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I have two function $c_1, c_2 \colon [0,2\pi] \to \mathbb{R}^2$ define by $c_1(t) = (\cos(t), \sin(t))$ and $c_2(t) = (\cos(2t), \sin(2t))$

I want to show that they have the same image. It is pretty obvious, but I don't know how to prove it.

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The key to problems like this is to carefully write down what you want to prove, namely that two sets are equal. In this case, to prove $image(c_1) = image(c_2)$, you first show that $image(c_1) \subset image(c_2)$, and then show the reverse containment.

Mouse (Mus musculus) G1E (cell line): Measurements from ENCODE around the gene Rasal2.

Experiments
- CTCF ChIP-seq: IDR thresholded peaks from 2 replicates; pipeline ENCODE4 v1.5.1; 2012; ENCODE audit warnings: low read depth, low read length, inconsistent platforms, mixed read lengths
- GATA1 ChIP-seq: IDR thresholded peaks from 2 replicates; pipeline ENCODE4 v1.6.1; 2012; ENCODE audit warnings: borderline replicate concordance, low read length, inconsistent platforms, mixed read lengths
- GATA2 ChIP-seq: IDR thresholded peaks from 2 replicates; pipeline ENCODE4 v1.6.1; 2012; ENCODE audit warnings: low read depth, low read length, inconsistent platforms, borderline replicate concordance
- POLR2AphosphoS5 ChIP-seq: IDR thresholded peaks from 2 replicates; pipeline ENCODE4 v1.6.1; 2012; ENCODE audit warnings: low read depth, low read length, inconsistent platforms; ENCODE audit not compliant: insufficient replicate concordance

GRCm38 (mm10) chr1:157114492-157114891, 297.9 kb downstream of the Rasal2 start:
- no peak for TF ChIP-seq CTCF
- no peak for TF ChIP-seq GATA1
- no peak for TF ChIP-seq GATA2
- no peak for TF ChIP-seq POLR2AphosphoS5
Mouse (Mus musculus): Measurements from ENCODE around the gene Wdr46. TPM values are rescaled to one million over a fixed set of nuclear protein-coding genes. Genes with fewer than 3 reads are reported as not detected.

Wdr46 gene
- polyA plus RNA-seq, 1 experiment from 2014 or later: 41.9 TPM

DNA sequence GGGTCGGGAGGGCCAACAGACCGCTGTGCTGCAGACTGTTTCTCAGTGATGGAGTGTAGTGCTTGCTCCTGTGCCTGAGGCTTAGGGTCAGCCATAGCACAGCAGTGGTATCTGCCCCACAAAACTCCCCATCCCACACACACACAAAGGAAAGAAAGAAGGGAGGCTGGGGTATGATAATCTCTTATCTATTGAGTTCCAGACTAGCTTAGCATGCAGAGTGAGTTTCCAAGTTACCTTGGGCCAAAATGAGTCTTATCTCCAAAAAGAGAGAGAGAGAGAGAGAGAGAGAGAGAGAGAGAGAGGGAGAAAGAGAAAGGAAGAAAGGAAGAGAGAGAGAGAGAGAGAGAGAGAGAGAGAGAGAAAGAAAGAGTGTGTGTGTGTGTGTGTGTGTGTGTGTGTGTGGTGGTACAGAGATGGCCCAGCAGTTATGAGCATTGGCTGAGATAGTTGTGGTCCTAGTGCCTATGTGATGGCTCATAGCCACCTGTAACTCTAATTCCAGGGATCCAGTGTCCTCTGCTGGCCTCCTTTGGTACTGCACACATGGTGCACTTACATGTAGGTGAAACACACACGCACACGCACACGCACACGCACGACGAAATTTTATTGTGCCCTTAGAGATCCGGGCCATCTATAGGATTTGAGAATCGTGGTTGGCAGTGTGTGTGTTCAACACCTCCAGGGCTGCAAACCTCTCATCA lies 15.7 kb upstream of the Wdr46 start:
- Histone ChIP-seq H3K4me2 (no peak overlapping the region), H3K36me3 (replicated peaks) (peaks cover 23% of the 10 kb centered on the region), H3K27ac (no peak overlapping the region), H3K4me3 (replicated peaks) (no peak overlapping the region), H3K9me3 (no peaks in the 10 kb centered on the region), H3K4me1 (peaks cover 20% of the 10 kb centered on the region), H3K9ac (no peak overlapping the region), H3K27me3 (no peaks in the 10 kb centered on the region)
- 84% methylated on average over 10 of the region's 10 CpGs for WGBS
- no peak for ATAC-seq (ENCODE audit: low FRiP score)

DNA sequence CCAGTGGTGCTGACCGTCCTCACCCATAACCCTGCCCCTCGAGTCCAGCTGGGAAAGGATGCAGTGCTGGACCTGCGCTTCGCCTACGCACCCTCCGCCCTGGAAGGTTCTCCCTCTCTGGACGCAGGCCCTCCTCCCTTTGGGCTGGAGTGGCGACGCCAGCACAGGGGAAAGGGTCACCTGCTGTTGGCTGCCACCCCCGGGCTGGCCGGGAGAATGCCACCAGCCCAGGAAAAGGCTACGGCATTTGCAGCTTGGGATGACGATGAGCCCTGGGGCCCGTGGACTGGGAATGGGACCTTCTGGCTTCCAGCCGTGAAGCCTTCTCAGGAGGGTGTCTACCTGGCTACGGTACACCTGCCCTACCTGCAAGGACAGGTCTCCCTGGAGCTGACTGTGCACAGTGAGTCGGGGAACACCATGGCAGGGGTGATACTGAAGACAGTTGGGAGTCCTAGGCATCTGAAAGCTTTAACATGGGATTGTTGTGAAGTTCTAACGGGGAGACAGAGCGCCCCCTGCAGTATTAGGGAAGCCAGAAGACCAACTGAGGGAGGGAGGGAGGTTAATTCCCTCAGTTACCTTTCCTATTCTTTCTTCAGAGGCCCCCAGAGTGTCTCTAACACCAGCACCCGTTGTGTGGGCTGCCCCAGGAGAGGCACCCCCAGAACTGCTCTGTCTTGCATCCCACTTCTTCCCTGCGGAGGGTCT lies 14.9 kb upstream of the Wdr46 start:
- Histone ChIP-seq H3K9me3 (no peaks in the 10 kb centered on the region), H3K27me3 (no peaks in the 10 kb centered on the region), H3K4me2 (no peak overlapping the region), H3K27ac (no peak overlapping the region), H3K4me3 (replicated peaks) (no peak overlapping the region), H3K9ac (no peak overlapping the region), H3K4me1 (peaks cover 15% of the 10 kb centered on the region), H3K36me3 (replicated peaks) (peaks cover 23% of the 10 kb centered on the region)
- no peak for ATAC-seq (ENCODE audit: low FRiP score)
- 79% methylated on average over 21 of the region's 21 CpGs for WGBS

To do the first, you have to know what $image(c_1)$ actually is. It's $$ image(c_1) = \{ (\cos t, \sin t) \mid t \in [0, 2\pi]\}. $$ Thus every element in the image is a cosine-sine pair for some argument. You can do the same for the second image, and then you're ready to go:

Take a point in the image of the first function; it must be $(\cos a, \sin a)$ for some $a \in [0, 2\pi]$. You want to show that it's also $(\cos 2b, \sin 2b)$ for at least one point $b \in [0, 2\pi]$. Hint: pick $b = a/2$. Then write out what you get. And confirm that $b$ really is in the specified domain, while you're at it.

Then you have to do the same thing in the other direction.

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